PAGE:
Action Against Desertification

Fijian women take lead in reviving native trees

Reforestation on degraded lands empowers communities to promote culture and protect critical ecosystem services


Nasavu, Fiji - Today in Fiji, land degradation causes more than 50 tons of soil per hectare to erode annually, four times the average for tropical regions. But if you ask Asinate Drauyawa Waqabitu about the health of the land, this 56-year-old leader of the women’s group in Nasavu village in Bua Province won’t talk about runoff.

Asinate talks about a tree called sikeci in Fijian, latin name, Aleurites moluccanus. The nut of the tree is used to produce a traditional body oil. It can also be strung together to create a lei, called salusalu in Fijian. Or she talks about the vesi tree, latin name, Intsia bijuga. It’s a hardwood used in home building and to craft large basins for the traditional practice of kava drinking.

“These trees are important to our identity and we are losing them,” she says.

That’s why the women’s group, which includes 45 women between 20 and 80, stepped up to partner with Action Against Desertification (AAD), when activities started in Fiji.

“Nasavu was the first community we visited,” says Moctar Sacande, who is in charge of the project. He came to Fiji in January 2017. “We got permission to use two hectares of communal land for demonstration and got started, first teaching nursery techniques and seedling production.”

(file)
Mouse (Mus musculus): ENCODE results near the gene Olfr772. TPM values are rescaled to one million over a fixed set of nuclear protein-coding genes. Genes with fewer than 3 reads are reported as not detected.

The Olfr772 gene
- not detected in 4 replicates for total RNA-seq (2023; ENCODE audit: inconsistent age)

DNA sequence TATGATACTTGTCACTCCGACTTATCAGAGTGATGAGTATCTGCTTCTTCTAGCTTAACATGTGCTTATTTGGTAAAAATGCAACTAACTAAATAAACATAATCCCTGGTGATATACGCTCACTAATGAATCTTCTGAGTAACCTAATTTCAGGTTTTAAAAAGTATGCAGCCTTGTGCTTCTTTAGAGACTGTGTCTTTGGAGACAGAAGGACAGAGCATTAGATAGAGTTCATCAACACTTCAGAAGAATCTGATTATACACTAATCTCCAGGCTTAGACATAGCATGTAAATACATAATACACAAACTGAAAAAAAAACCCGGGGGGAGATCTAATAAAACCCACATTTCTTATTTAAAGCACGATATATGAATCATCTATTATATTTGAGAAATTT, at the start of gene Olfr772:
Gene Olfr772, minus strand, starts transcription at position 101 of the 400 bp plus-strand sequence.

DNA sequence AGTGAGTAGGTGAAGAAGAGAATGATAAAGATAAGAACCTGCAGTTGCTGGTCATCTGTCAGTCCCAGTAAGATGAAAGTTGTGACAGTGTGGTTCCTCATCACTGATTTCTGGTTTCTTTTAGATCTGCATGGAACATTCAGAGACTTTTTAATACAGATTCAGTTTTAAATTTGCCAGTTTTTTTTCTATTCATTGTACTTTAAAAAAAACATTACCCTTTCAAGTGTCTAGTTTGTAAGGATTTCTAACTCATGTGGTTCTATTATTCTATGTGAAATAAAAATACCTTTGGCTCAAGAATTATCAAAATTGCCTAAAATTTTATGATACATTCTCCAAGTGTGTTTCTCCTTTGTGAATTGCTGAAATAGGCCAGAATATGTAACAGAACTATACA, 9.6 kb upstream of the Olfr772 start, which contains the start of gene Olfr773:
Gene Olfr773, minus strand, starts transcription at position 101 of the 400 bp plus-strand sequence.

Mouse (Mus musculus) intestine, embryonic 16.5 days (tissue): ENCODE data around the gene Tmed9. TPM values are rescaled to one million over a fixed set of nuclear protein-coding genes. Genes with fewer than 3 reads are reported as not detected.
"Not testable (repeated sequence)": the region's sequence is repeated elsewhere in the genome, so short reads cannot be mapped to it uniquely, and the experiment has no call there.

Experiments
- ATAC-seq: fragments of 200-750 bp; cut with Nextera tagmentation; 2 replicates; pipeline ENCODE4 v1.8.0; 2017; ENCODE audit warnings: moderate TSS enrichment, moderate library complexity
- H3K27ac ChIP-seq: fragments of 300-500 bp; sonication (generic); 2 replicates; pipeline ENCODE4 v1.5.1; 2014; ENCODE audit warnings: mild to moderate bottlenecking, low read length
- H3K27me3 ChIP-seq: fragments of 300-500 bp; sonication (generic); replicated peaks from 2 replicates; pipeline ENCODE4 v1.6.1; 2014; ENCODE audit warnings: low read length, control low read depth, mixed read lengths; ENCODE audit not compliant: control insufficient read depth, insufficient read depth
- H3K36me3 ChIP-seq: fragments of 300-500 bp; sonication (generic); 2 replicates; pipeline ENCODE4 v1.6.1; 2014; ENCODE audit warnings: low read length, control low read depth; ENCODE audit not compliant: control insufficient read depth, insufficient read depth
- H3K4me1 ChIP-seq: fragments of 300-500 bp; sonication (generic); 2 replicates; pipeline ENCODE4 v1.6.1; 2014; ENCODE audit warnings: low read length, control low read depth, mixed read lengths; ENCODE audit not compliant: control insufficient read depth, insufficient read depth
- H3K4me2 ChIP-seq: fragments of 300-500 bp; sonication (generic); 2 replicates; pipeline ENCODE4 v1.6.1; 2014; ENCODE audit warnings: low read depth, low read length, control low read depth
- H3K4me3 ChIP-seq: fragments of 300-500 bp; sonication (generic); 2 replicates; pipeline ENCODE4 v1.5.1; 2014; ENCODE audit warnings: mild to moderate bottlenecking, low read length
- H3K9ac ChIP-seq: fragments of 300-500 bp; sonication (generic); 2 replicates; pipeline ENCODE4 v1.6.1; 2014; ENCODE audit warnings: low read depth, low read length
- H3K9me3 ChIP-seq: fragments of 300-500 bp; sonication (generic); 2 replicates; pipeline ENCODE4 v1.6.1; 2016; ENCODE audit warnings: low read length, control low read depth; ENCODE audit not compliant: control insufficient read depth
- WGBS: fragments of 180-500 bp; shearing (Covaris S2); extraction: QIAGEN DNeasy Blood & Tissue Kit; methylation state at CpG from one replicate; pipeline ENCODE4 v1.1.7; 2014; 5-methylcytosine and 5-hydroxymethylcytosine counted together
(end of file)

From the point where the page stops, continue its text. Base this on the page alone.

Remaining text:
The women’s group was involved in identifying endangered native plants and learned how to build a nursery to grow them, how to best propagate them and how to plant them out. “Community consultations are the first step in the process that guides restoration activities,” says Sacande, explaining that AAD places communities at the heart of land restoration.

AAD is working with 64 communities across Fiji to restore degraded land. In addition, it is promoting non-timber forest products and institutional capacity building. What started on a little plot in Nasavu has grown to more than 1 000 hectares currently under restoration. 60 000 native seedlings from 38 species were used, in addition to 32 agricultural crops.

“Restoration will have wide benefits for rural communities,” says Maika Daveta, AAD’s Fiji national coordinator. “The communities rely heavily on forests and land for a host of ecosystem services, including drinking water, medicines, building materials, as well as food and products to support their livelihoods.”

As Fiji’s population has increased, and food and income needs along with them, people are often farming too intensively and are using areas that are too steep for farming. Daily needs have overridden the need to manage the land, Daveta says.

But projects like Action Against Desertification are helping to turn the tide by bringing people together to understand the causes of land degradation and ways to collectively take action.

In fact, in Nasavu, the project has become a community affair. The village has set aside a day in the first week of the month for the men and youth to plant new seedlings, replace the dead ones or clear weeds around those that survived. And the women have joined in.

“Traditionally, women don’t plant,” says Waqabitu. “But we are all happy to do this because we want to leave something behind for our children and grandchildren before we pass on.”